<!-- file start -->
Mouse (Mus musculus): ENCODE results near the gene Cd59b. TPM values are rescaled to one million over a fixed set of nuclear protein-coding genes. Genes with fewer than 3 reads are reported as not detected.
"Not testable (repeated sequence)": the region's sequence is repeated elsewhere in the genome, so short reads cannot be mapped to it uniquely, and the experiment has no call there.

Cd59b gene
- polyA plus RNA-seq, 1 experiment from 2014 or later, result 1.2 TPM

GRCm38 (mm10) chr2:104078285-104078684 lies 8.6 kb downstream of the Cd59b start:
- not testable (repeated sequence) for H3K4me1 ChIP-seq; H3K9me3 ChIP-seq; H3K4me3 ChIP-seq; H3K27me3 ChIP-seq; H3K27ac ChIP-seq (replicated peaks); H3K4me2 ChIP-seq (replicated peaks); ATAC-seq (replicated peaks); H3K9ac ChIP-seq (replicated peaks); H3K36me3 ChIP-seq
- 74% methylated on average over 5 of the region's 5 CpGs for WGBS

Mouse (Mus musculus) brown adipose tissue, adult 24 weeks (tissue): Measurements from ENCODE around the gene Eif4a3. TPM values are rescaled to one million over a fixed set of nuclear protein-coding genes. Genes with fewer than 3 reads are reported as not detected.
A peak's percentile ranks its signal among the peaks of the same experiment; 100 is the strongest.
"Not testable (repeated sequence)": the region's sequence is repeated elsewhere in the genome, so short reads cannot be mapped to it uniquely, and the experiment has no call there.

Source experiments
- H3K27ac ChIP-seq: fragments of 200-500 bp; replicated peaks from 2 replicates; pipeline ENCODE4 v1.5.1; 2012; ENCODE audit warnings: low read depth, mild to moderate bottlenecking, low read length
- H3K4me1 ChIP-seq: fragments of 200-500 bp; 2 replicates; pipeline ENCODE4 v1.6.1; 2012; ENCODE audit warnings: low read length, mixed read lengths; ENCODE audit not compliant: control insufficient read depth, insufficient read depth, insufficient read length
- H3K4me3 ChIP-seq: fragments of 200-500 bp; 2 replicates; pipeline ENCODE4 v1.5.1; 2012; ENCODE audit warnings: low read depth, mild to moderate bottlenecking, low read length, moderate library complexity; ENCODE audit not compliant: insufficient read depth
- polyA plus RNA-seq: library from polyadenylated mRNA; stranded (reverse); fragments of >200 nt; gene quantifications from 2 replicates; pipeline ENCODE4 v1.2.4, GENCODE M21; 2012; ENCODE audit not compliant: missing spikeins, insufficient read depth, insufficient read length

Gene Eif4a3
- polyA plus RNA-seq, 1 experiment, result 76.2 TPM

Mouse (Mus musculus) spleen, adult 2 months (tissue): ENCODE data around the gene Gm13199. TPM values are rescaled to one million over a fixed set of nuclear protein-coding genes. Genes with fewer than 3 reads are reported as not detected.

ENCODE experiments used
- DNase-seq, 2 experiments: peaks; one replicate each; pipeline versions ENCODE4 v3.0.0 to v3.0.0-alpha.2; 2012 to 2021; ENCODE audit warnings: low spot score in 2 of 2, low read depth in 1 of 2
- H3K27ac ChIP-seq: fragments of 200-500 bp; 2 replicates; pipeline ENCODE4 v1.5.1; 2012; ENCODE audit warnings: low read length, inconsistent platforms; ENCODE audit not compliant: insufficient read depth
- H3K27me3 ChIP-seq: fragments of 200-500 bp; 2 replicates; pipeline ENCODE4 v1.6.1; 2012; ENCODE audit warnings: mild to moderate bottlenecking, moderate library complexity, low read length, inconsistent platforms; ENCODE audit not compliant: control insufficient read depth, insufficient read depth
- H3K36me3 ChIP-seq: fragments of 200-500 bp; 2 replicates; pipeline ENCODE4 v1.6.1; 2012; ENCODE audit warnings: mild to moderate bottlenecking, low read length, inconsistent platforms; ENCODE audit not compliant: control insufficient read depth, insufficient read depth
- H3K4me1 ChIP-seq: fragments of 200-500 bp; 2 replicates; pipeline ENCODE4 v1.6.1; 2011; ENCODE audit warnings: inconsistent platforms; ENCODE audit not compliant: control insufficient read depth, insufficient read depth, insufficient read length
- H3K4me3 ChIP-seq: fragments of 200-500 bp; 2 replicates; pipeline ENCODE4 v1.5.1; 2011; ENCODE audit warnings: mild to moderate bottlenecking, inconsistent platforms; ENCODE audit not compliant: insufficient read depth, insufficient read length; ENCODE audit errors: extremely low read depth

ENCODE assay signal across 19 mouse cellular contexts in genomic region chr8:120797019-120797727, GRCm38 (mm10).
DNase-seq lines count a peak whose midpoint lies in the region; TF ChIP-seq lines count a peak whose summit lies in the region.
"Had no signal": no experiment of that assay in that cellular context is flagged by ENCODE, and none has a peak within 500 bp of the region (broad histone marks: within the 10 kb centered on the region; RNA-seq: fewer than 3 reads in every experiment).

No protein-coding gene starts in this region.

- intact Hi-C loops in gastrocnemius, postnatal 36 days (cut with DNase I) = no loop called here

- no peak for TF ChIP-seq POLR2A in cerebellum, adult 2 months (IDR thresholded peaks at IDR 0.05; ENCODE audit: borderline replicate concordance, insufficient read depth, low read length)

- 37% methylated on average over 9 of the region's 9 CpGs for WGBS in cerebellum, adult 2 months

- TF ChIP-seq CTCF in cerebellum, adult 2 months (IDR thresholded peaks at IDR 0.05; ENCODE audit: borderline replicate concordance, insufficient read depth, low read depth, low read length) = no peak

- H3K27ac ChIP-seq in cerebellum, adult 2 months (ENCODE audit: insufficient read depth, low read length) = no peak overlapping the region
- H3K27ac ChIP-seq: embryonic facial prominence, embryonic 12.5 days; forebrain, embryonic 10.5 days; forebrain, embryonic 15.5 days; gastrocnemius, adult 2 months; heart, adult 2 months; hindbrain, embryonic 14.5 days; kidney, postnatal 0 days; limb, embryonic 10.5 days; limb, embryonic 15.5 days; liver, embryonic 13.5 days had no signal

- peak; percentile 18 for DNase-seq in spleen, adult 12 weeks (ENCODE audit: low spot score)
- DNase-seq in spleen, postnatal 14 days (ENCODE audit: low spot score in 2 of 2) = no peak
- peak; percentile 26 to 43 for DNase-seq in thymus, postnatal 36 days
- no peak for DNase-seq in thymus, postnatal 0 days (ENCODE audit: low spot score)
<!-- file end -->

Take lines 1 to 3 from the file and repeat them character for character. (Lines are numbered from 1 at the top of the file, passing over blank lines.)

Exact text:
Mouse (Mus musculus): ENCODE results near the gene Cd59b. TPM values are rescaled to one million over a fixed set of nuclear protein-coding genes. Genes with fewer than 3 reads are reported as not detected.
"Not testable (repeated sequence)": the region's sequence is repeated elsewhere in the genome, so short reads cannot be mapped to it uniquely, and the experiment has no call there.

Cd59b gene